by Rev Austin Newberry
John’s resurrection stories are, if such a thing is possible, even more densely packed than the rest of the Fourth Gospel. The text chosen by the Revised Common Lectionary for the Third Sunday of Easter this year has enough material for multiple sermons. My first suggestion would be to narrow down the scope by focusing on either the fishing story or the dialog between Jesus and Peter. Furthermore, I think separating the breakfast from the miraculous catch of fish is also helpful. Taking my own advice, this commentary will focus on John 21: 1-11.
by Pr. Jess Harren
Acts 5: 30-32 The God of our ancestors raised up Jesus, whom you had killed by hanging him on a tree. 31 God exalted him at his right hand as Leader and Savior that he might give repentance to Israel and forgiveness of sins. And we are witnesses to these things, and so is the Holy Spirit whom God has given to those who obey him.
John 20:24-25 But Thomas (who was called the Twin ), one of the twelve, was not with them when Jesus came. 25 So the other disciples told him, "We have seen the Lord." But he said to them, "Unless I see the mark of the nails in his hands, and put my finger in the mark of the nails and my hand in his side, I will not believe.
In a mostly well known Bible story, sometime after Jesus comes back to life, one of Jesus’ disciples says that he won’t believe Jesus is alive until he can touch him. This story is often called Doubting Thomas, and usually preachers lift up Thomas as someone who had to see to believe, and caution us to believe without being sure -- without evidence. But, as the title of this project says, we’re here to disrupt the ways the stories are normally told.
by Emmy Kegler
The resurrection will not be tamed.
Oh, the church has tried. We have washed out the lightning-bright glare of the angel’s robes with pastel eggs and streamers. We have folded up the bloodsoaked burial clothes so that only the good side shows for company. We have joined in the frustration at women’s idle tales, silenced their joyous evangelism for the promotion of Peter instead.
But the resurrection will not be tamed.
by Tamika Jancewicz
We have access to harmful, traumatic images everywhere it seems. We live in a time where victims of police brutality, unlawful detainment, and shootings can have their traumatic experiences shared across the internet within minutes of, and sometimes during, the actual occurrence. Often we either become desensitized and/or people share it over and over again, re-traumatizing victims and others who have experienced similar abuse. There are arguments for sharing these images and videos so that we can witness injustice upfront and personal, and denial is no longer an option. Then there are others who refuse to watch because it’s too painful to watch and they would rather us believe victims when they say it happened.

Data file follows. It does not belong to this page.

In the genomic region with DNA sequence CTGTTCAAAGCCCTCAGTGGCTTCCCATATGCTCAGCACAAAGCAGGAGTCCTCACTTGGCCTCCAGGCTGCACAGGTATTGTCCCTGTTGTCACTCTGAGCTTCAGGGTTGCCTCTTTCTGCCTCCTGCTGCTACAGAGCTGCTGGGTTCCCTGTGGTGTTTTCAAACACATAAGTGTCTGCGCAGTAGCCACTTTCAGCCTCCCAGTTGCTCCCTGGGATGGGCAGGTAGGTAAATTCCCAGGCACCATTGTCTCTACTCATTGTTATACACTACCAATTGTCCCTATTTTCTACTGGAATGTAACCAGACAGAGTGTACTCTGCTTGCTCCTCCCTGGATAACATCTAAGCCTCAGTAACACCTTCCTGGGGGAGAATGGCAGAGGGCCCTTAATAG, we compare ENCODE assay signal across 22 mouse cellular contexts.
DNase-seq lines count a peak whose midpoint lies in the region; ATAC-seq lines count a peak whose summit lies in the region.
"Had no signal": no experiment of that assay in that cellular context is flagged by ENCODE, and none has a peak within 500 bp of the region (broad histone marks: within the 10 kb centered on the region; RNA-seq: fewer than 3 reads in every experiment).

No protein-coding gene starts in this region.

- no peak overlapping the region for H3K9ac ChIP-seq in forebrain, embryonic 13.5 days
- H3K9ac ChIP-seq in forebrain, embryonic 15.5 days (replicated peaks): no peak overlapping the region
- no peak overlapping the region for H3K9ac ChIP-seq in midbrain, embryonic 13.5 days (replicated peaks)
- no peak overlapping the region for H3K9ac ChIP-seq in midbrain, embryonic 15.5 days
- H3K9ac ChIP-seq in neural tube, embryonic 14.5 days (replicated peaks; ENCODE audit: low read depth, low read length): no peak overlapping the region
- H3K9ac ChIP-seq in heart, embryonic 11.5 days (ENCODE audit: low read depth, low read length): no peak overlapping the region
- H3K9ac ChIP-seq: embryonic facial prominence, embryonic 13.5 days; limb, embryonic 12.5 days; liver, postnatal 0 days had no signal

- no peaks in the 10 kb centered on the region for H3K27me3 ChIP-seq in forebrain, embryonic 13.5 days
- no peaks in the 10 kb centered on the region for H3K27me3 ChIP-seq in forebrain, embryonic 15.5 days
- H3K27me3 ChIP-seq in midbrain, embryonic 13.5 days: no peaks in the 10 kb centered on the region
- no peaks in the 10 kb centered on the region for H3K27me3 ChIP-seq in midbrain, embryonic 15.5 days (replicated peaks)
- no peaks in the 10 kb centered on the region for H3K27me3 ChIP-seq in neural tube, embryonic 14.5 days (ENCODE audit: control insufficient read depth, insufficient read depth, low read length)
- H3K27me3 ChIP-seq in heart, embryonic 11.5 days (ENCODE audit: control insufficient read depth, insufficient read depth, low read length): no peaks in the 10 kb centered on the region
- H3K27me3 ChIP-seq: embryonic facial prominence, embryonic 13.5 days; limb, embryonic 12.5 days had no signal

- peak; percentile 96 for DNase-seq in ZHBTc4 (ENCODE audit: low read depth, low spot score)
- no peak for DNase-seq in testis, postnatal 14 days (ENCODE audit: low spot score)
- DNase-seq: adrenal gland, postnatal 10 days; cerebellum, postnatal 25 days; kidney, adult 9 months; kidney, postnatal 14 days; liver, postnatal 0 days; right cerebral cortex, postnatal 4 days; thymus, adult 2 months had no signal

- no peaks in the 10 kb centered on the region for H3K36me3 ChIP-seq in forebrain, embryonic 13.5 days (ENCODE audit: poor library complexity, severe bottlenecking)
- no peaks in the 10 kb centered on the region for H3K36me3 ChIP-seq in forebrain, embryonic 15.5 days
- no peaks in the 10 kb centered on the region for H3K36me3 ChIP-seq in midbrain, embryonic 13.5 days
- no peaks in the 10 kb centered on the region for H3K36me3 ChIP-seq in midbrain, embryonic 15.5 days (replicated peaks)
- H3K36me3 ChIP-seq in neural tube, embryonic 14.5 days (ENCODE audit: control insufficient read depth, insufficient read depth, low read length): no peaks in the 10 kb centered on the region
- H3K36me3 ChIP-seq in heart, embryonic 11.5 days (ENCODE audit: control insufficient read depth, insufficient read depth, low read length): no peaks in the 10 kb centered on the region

by Niles Eastman
So, on this particular read through of the Maundy Thursday lectionary, I happened to notice something that I don’t think has ever really occurred to me before. It’s a pretty subtle theme so I don’t know if anyone else has really picked up on it. Perhaps, though, a few folks out there have realized that a lot of the readings for this day seem to focus on…ready for it?...food.
by Carla Christopher
In liberation theology, we begin by asking ourselves the question "Where in all of this is the good news for the oppressed?" In the relentlessly capitalist framework that is the United States of America, there has been little good news for the traditionally marginalized over the past more than a century. We value working without rest, we prioritize output over balance, we playfully glorify the sacrifice of self for hyper-achievement. And still there are those who cannot find success within this paradigm, no matter how hard they work. Nearly impenetrable barriers stand between the realization of dreams and the most self-sacrificing and productive individuals among us. Where is the good news for reconstruction era formerly enslaved Americans who were promised land only to have those land grants revoked after a transition of presidential power? Where is the good news for World War II survivors who returned to America only to find banks that refused to honor their school loans or red-lined housing districts that refused homes to people of color? Where is the good news for the African decent youth who comes of age but is afraid to use their new driver's license, or the immigrant youth who is not allowed to get one at all?
by Angel Figueroa
There is a phrase that most professional church workers are going to hear eventually in their ministry. In my opinion these five words are the most dangerous that can be heard in a church setting and are behind the decline of many congregations. Those five words are “We’ve never done that before.” These words are often said in response to any suggestions that perhaps things need to be done a little bit different to proclaim the in-breaking kingdom of God. And there is a certain universality to them, being able to be used to protest everything from the seemingly trivial; such as removing a pew to provide an accessible space for people with differing mobilities to worship, to literal matters of life and death such as battling the rising tide of antisemitism and Islamophobia that resulted in such horrors as the Tree of Life shooting in Pittsburgh or the recent masjid attacks in New Zealand.
This is the Revised Common Lectionary sermonizing archive.